Galbraith's plea was applauded and then promptly ignored. For the next five days of endlessly solemn panel discussions, the few scattered outbreaks of laughter were soon smothered in a verbal wet blanket of political squabbling, intellectual hairsplitting and ethereal flights into metaphysics. Which was exactly as expected. In writers, particularly the intellectual heavyweights assembled by PEN, the urge to pontificate is almost as compelling as the need to breathe. What else could explain the time and place of the congress? Most groups convening in January meet in Miami or Honolulu. But it's tough to discuss "Problems of National Identity" or "How Does the State Imagine?" while sitting at poolside, sipping potent, pastel-colored drinks. So the writers met in Manhattan, the angst capital of America, where the temperature dropped to 8°F and the arctic wind whipping down the canyons of condos could quickly freeze the sensitive soul of any poet foolish enough to venture outside.
Inside, though, there was plenty of hot air. In the conference room of the Essex House hotel—a little wonderland lit by crystal chandeliers and lined with floor-length mirrors and potted palm trees—Nobel laureates, Nobel contenders and lesser literary lights engaged in intellectual sparring matches over almost everything except literature. American novelist Saul Bellow argued with West German novelist Günter Grass about poverty in America. Grass and South African novelist Nadine Gordimer chastised Norman Mailer for inviting Secretary of State George Shultz to address the congress. Feminist author Betty Friedan chastised Mailer for not inviting more women to address the congress. And Grass, Gordimer, U.S. novelist E.L. Doctorow and Israeli writer Amos Oz all grumbled about the official theme of the congress—"The Writer's Imagination and the Imagination of the State." Said Oz: "The imagination of the state exists only in the imagination of the writers who invented this topic."
Among the few panelists not interested in verbal jousting was John Updike, who delivered, in a soft, shy voice, a lyrical prose ode to his favorite manifestation of the state—the U.S. Post Office. "I never see a blue mailbox without a spark of warmth and wonder and gratitude that this intricate and extensive service is maintained for my benefit." But even that little chocolate éclair of an idea was promptly squashed with a bludgeon. "I certainly share Mr. Updike's love of blue mailboxes," observed Doctorow. "I have a feeling, though, that if he goes around the corner, he'll find a missile silo buried in the next lot, which is what I think of when we talk about the state."
Such banter tends to grow wearisome rapidly. In fact, as the week dragged on, it sometimes seemed quite plausible that hell is an overlit hotel conference room stuffed with intellectuals—each wearing a plastic name tag and an earphone attached to a translation device—listening as Susan Sontag moderates a panel discussion on "Alienation and the State," while the trapped air gradually fills with Günter Grass's pipe smoke, Allen Ginsberg's cigarette smoke and such smoky phrases as "the Mengeleization of the world" and "the technique and ideology of literary modernism."
Fortunately, the panel discussions at the PEN congress, like the panel discussions at a convention of aluminum siding salesmen, are merely a pretext for a gathering of people engaged in the same business in different places. "I'm here for what's going on in the corridors and in the lobby and in the restaurants—getting together with other writers I have read and who have read me," said Oz. "Writers are almost total recluses. We spend most of our time talking to ghosts, really. We get somewhat crazy. So getting together with other writers once in a while helps."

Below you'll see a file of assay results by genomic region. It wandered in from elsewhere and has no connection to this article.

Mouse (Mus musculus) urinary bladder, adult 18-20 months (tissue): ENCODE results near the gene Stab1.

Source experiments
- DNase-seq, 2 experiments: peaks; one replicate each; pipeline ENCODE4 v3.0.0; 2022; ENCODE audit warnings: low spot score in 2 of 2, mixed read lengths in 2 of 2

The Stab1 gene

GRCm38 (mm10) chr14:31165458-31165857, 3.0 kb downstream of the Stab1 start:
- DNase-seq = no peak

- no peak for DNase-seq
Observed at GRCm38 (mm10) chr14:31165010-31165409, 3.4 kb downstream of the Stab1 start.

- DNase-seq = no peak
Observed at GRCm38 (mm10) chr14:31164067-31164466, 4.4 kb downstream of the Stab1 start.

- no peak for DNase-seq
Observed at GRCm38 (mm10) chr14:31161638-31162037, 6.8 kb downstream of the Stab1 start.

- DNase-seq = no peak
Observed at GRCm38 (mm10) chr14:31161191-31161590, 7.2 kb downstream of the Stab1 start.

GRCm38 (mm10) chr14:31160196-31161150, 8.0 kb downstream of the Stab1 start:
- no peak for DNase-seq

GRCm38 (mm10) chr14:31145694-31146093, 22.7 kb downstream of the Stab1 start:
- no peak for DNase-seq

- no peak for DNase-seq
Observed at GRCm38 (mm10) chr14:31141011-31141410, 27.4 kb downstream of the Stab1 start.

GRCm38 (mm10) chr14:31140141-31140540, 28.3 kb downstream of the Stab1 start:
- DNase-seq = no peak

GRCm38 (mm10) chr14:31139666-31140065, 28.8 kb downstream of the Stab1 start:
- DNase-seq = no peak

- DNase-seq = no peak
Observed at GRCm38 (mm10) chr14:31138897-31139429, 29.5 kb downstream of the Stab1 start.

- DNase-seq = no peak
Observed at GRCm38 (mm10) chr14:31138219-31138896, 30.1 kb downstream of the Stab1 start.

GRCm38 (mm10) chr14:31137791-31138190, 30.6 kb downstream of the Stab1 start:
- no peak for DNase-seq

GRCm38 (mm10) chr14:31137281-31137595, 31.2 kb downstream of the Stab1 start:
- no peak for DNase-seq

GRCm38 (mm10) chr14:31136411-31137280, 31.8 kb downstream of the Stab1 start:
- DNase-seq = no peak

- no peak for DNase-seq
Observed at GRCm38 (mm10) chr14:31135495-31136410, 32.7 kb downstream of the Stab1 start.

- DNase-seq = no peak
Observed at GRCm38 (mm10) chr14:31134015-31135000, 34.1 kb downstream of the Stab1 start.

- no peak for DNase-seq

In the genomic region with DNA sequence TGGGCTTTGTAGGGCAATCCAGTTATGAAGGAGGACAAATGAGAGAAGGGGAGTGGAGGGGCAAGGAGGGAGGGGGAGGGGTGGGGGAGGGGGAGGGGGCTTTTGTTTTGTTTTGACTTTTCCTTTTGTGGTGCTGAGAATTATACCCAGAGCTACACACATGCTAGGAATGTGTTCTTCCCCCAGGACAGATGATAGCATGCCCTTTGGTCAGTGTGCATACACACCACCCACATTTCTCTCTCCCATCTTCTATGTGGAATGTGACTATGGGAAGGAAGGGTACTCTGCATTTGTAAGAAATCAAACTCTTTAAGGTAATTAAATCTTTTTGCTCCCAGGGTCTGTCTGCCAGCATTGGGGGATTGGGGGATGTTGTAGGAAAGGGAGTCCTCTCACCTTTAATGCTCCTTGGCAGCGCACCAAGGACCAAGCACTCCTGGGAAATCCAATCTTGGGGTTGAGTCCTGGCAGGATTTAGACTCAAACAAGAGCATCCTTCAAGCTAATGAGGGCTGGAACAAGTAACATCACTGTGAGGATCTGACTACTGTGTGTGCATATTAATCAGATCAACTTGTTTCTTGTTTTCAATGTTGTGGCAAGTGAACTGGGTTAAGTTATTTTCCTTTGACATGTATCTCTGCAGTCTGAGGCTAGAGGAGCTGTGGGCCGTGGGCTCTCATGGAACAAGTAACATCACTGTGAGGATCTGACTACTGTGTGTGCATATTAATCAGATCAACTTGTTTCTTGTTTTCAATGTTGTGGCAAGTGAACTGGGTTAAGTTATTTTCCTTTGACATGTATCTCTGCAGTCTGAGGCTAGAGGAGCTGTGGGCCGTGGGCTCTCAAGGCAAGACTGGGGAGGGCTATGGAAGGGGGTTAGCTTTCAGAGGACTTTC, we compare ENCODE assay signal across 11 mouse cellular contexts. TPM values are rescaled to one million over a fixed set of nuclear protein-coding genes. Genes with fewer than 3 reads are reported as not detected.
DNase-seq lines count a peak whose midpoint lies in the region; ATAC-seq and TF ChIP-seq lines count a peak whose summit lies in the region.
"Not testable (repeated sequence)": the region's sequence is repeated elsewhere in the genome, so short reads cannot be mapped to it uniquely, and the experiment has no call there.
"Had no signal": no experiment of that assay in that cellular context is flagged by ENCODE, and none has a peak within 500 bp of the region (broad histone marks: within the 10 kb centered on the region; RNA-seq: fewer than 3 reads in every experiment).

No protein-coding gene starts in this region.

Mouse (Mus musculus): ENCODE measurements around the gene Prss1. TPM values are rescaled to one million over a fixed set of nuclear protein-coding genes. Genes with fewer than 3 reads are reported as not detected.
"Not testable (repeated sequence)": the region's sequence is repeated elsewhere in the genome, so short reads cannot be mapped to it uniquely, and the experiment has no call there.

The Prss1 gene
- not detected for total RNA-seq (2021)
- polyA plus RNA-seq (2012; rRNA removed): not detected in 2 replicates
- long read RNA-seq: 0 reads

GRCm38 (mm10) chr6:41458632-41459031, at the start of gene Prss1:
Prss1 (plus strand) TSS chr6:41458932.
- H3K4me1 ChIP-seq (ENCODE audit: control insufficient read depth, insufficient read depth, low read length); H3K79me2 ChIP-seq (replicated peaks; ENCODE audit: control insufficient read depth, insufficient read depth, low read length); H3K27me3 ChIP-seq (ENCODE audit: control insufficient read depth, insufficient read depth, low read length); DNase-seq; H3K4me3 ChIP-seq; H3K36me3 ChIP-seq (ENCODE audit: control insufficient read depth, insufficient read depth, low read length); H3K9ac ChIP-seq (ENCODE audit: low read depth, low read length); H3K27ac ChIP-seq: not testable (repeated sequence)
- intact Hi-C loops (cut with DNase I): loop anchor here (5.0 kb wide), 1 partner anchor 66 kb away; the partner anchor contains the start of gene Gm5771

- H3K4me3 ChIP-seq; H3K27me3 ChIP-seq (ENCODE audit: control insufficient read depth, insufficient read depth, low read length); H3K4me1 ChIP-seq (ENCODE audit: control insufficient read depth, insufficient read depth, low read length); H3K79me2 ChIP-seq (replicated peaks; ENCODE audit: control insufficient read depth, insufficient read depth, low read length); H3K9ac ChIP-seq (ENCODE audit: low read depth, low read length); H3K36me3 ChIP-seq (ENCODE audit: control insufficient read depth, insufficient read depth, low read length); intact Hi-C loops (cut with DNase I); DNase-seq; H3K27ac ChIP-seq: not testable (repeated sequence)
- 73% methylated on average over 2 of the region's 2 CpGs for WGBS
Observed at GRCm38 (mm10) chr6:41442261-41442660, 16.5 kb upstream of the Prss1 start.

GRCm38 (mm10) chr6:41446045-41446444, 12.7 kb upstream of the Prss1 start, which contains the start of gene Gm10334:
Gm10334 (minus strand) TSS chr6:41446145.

To facilitate such friendliness, PEN provided plenty of parties in exotic locales. There was the fete amid the marble splendor of the New York Public Library, a soiree hosted by New York Mayor Ed Koch at Gracie Mansion and a bash at the Metropolitan Museum of Art, where the ancient Egyptian Temple of Dendur stood as a reminder of the eternal march of art and culture. There, bartenders poured stiff shots and waiters in tuxedos carried caviar canapés on silver trays, somehow making it easier to take a more benign view of all the bickering at the. panel discussions. "I love the discussions," said Peter Straub, author of popular horror novels. "They're so wonderfully contentious. The smell of gunpowder is in the air." Straub was in an ebullient mood, possibly because he was the only author at the congress whose books were available at the newsstand in the St. Moritz hotel, where the writers were staying. He sipped his drink and watched as Günter Grass chatted with Amos Oz, and George Plimpton chatted with Pierre Trudeau, and everybody stopped to kiss Betty Friedan on the cheek. "Writers are a family," Straub said with an elfish grin, "a big family with a bunch of crazy uncles."
Tall as a redwood, skinny as a sapling and now, at 77, no longer quite so spry as he once was, John Kenneth Galbraith shuffled stiffly to the podium in the magnificent marble reading room of the New York Public Library. In his long and varied career as an economist, novelist, diplomat and professor, Galbraith has endured enough congresses, conferences, colloquiums and assorted confabs to turn a lesser mind into mush. Now, addressing about 600 writers gathered at the opening ceremonies of the 48th International Congress of PEN (poets, playwrights, essayists, editors, novelists), he offered some hard-earned advice to his fellow scribblers. "As regards the meeting of the next few days," he said, "do not be too relentlessly solemn. Let there be some laughter."